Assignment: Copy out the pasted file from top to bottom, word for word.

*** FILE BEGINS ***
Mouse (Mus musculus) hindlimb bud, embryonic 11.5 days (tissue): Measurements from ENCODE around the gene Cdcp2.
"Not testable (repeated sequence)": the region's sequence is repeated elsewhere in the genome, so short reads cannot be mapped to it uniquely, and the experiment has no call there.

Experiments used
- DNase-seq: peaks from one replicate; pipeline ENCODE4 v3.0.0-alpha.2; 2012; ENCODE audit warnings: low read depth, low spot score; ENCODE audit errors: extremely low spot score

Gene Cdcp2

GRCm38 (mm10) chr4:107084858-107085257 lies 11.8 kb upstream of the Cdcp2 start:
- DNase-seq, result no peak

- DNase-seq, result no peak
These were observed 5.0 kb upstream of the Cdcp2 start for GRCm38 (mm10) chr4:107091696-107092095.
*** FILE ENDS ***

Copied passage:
Mouse (Mus musculus) hindlimb bud, embryonic 11.5 days (tissue): Measurements from ENCODE around the gene Cdcp2.
"Not testable (repeated sequence)": the region's sequence is repeated elsewhere in the genome, so short reads cannot be mapped to it uniquely, and the experiment has no call there.

Experiments used
- DNase-seq: peaks from one replicate; pipeline ENCODE4 v3.0.0-alpha.2; 2012; ENCODE audit warnings: low read depth, low spot score; ENCODE audit errors: extremely low spot score

Gene Cdcp2

GRCm38 (mm10) chr4:107084858-107085257 lies 11.8 kb upstream of the Cdcp2 start:
- DNase-seq, result no peak

- DNase-seq, result no peak
These were observed 5.0 kb upstream of the Cdcp2 start for GRCm38 (mm10) chr4:107091696-107092095.